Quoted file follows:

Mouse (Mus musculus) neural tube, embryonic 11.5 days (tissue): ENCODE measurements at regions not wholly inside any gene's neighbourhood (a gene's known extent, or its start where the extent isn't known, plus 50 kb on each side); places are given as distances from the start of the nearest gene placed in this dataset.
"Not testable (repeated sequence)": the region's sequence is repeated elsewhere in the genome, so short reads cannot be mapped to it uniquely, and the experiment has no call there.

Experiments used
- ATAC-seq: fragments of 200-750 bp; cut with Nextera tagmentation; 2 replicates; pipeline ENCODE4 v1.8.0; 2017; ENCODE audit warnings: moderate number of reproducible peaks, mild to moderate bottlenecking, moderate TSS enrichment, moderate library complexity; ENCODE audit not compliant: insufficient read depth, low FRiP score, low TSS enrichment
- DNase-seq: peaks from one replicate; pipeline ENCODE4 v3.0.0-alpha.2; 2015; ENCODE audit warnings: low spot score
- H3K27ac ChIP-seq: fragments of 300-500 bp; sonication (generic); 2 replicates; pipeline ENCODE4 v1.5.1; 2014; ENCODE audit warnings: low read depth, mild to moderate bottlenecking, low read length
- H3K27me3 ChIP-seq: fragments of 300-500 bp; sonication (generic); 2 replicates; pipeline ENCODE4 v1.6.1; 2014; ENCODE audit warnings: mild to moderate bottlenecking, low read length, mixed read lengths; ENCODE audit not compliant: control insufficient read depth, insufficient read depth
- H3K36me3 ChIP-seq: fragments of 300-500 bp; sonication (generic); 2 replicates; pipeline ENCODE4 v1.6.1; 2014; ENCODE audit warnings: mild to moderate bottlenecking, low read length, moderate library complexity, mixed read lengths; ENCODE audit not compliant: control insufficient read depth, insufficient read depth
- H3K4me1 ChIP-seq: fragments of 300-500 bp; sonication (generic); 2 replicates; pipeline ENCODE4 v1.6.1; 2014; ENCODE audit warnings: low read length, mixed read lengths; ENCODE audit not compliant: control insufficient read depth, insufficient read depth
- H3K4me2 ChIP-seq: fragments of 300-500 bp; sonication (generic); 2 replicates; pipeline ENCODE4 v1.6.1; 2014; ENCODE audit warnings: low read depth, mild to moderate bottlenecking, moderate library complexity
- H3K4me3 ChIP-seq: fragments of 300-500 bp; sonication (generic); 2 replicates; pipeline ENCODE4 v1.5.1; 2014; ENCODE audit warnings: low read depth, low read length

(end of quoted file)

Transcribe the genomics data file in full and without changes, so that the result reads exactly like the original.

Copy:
Mouse (Mus musculus) neural tube, embryonic 11.5 days (tissue): ENCODE measurements at regions not wholly inside any gene's neighbourhood (a gene's known extent, or its start where the extent isn't known, plus 50 kb on each side); places are given as distances from the start of the nearest gene placed in this dataset.
"Not testable (repeated sequence)": the region's sequence is repeated elsewhere in the genome, so short reads cannot be mapped to it uniquely, and the experiment has no call there.

Experiments used
- ATAC-seq: fragments of 200-750 bp; cut with Nextera tagmentation; 2 replicates; pipeline ENCODE4 v1.8.0; 2017; ENCODE audit warnings: moderate number of reproducible peaks, mild to moderate bottlenecking, moderate TSS enrichment, moderate library complexity; ENCODE audit not compliant: insufficient read depth, low FRiP score, low TSS enrichment
- DNase-seq: peaks from one replicate; pipeline ENCODE4 v3.0.0-alpha.2; 2015; ENCODE audit warnings: low spot score
- H3K27ac ChIP-seq: fragments of 300-500 bp; sonication (generic); 2 replicates; pipeline ENCODE4 v1.5.1; 2014; ENCODE audit warnings: low read depth, mild to moderate bottlenecking, low read length
- H3K27me3 ChIP-seq: fragments of 300-500 bp; sonication (generic); 2 replicates; pipeline ENCODE4 v1.6.1; 2014; ENCODE audit warnings: mild to moderate bottlenecking, low read length, mixed read lengths; ENCODE audit not compliant: control insufficient read depth, insufficient read depth
- H3K36me3 ChIP-seq: fragments of 300-500 bp; sonication (generic); 2 replicates; pipeline ENCODE4 v1.6.1; 2014; ENCODE audit warnings: mild to moderate bottlenecking, low read length, moderate library complexity, mixed read lengths; ENCODE audit not compliant: control insufficient read depth, insufficient read depth
- H3K4me1 ChIP-seq: fragments of 300-500 bp; sonication (generic); 2 replicates; pipeline ENCODE4 v1.6.1; 2014; ENCODE audit warnings: low read length, mixed read lengths; ENCODE audit not compliant: control insufficient read depth, insufficient read depth
- H3K4me2 ChIP-seq: fragments of 300-500 bp; sonication (generic); 2 replicates; pipeline ENCODE4 v1.6.1; 2014; ENCODE audit warnings: low read depth, mild to moderate bottlenecking, moderate library complexity
- H3K4me3 ChIP-seq: fragments of 300-500 bp; sonication (generic); 2 replicates; pipeline ENCODE4 v1.5.1; 2014; ENCODE audit warnings: low read depth, low read length